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Hackernoon logoLife Without Google I/O, F8 and the Other Places Developers Learn by@shane-schick

Life Without Google I/O, F8 and the Other Places Developers Learn

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@shane-schickShane Schick

Writer/Editor focused on technology, marketing, customer experience design and more

The most predictable thing about most conferences used to be that, in the days leading up to them, you would be flooded with e-mails about your registration, new speaker additions and party invites.

Today, the most predictable thing about most conferences is that they are being cancelled, like Google I/O was yesterday.

“Due to concerns around the coronavirus (COVID-19), and in accordance with health guidance from the CDC, WHO, and other health authorities, we have decided to cancel the physical Google I/O event at Shoreline Amphitheatre,” Google said in a statement that was published on TechCrunch and elsewhere. “Over the coming weeks, we will explore other ways to evolve Google I/O to best connect with and continue to build our developer community. We’ll continue to update the Google I/O website.”

This, of course, follows in the footsteps of Facebook's F8, and others will certainly follow. As a journalist, this doesn't mean I lose out in the way a regular attendee would, but the coverage I provide has (traditionally, hopefully) served as a way for my audience to get at least some of the takeaways and other value vicariously.

For actual developers, though, it means less time to connect with peers, fewer opportunities to be as engaged as you might be in a talk where you're physically immersed, in front of a stage. These were the right decisions to make, but the way I see many people responding, in some cases, feels wrong.

Turning your back on what's happening within the Android ecosystem is obviously not feasible for developers, but neither is shrugging your shoulders and assuming your professional development will somehow take care of itself without going to these conferences.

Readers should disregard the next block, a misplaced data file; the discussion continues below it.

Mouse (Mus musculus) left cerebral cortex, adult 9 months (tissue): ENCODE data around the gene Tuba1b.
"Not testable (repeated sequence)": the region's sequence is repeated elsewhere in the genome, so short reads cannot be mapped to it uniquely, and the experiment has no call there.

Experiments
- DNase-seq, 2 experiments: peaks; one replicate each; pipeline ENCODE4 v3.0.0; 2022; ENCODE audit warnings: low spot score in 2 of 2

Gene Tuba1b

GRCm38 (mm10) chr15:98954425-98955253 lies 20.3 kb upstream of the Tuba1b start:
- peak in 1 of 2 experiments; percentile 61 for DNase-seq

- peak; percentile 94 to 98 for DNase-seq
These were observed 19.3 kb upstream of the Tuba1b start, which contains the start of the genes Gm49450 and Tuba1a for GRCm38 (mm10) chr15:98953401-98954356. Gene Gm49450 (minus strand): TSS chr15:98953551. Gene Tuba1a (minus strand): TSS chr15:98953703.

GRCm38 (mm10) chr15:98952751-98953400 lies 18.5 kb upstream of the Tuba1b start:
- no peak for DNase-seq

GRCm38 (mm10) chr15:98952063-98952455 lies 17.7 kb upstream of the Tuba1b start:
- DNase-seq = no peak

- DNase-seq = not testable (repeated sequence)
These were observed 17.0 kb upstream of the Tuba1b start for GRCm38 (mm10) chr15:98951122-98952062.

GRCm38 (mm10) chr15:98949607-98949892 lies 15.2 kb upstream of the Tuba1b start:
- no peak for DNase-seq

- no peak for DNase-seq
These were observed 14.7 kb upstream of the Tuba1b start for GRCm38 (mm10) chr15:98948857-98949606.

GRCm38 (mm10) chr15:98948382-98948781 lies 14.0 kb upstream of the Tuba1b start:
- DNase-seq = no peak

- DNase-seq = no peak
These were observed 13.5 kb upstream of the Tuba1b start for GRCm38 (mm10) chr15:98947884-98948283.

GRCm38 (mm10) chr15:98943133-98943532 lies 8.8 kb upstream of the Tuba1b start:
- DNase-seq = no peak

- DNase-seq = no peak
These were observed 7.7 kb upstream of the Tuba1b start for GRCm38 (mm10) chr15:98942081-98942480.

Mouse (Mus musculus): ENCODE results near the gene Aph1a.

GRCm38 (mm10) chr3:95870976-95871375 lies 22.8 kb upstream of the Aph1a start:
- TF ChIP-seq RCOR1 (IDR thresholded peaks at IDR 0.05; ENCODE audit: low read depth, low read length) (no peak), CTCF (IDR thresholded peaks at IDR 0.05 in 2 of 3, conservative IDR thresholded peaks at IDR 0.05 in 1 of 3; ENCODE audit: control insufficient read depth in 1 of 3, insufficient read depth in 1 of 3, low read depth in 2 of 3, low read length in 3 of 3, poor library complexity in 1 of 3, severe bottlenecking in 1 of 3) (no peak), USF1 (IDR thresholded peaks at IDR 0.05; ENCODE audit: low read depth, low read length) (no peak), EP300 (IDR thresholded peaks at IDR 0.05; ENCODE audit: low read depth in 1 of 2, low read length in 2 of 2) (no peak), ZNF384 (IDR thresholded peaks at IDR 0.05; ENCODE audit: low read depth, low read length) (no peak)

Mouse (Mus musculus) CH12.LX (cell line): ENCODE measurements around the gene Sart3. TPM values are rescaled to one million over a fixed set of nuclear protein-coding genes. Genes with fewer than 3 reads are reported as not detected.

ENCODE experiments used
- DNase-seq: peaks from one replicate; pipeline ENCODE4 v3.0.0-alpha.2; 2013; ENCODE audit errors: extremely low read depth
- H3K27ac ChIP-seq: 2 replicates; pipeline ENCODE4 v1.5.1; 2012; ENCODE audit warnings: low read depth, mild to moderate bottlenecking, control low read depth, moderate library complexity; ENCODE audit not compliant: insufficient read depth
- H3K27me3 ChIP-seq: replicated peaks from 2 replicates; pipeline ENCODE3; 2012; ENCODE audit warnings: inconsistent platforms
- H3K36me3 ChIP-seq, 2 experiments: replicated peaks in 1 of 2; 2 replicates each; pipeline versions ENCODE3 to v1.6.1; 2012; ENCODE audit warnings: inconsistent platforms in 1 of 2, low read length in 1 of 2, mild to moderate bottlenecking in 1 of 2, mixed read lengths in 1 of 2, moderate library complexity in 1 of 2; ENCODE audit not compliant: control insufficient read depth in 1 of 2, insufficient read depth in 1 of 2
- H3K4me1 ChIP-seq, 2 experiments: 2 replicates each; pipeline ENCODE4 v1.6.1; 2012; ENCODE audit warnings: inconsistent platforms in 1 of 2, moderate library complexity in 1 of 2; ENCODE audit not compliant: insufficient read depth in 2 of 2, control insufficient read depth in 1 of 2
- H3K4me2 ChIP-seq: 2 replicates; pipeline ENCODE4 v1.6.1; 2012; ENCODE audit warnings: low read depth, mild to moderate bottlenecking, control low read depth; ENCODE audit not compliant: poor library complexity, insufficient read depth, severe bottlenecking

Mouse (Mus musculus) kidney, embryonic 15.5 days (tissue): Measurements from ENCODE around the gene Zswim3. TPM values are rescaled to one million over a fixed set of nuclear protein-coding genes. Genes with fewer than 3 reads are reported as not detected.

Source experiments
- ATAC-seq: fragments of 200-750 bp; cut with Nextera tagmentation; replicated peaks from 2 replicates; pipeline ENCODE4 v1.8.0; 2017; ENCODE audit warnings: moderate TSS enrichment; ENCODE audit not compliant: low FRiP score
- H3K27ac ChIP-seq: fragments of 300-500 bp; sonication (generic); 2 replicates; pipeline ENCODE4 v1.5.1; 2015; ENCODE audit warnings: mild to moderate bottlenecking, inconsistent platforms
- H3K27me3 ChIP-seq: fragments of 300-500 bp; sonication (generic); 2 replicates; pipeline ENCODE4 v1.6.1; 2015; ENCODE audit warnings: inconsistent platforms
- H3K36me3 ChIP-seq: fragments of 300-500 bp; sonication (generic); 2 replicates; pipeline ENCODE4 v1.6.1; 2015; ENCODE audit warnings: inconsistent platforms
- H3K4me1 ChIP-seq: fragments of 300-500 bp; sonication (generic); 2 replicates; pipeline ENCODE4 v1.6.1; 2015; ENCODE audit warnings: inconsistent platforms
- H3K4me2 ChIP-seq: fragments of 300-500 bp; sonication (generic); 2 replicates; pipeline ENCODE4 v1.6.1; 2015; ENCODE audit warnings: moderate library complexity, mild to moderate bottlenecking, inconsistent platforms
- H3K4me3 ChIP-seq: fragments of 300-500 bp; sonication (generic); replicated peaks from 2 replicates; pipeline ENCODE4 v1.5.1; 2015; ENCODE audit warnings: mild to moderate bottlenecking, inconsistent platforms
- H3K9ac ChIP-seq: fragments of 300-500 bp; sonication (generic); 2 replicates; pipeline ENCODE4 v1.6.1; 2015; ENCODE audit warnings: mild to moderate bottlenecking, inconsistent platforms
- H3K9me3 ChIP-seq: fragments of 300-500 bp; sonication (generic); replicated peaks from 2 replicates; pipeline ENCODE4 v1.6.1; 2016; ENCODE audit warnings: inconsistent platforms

Although I'm sure it's tempting (when you work in the tech industry) to offer a technology solution to a problem like this one, meanwhile, I was uneasy by a company that pitched me touting its ability to host virtual events. It seemed opportunistically early, at best.

Virtual conferences may be able to offer an alternate way to deliver the content or information that was scheduled for an event like Google I/O, but that only speaks to one half of the experience.

Even when there was no risk of a conference being cancelled, I've walked around plenty of convention centers and expo halls where people may as well have stayed home.

They weren't just spending all their time looking at their phones. They were just hanging out in common areas rather than taking in an extra session, or staring off into space even when a speaker was trying to impart something they had spent their entire careers trying to learn.

Few conferences are great experiences based purely on passively consuming what happens. Like any other learning activity, it's what you bring to it as an attendee.

This means being proactive, intentional and making an effort because you see it as an investment in yourself, what you bring to your team and how you can better serve your customers. The Coronavirus can't touch any of these areas.

As the calendar of developer conferences and other technology events starts to empty out, here are a few ideas I'd suggest to continue thinking and acting like a the most driven attendee:

  • Write to your favorite author (the one who might have been a speaker) and ask your most intelligent questions. As Ben Casnocha and others have said, they respond more often than you'd expect, sometimes even meeting in person.
  • Look for local opportunities, whether it's a Meetup or an event that you might have dismissed for being inferior to a Google I/O or F8. You don't always have to travel across the country to have a valuable connection.
  • Look for ways to boost your professional development that last longer than a couple of days sitting in a convention center. Maybe now is the time to take the data analytics courses or data science courses you've been putting off (Disclosure: I'm an advisor at CourseCompare, which helps people find schools and bootcamps). If you come from the business side, maybe you should finally learn Javascript so you can have better conversations with a developer.

Rather than hope fewer events get cancelled, or try to find a way to almost feel as though you're still there, an alternate response to this problem might be developing a conference-like experience for one. If nothing else, you'll be more likely to get even more out of Google I/O or similar events the next time they're held in person again.

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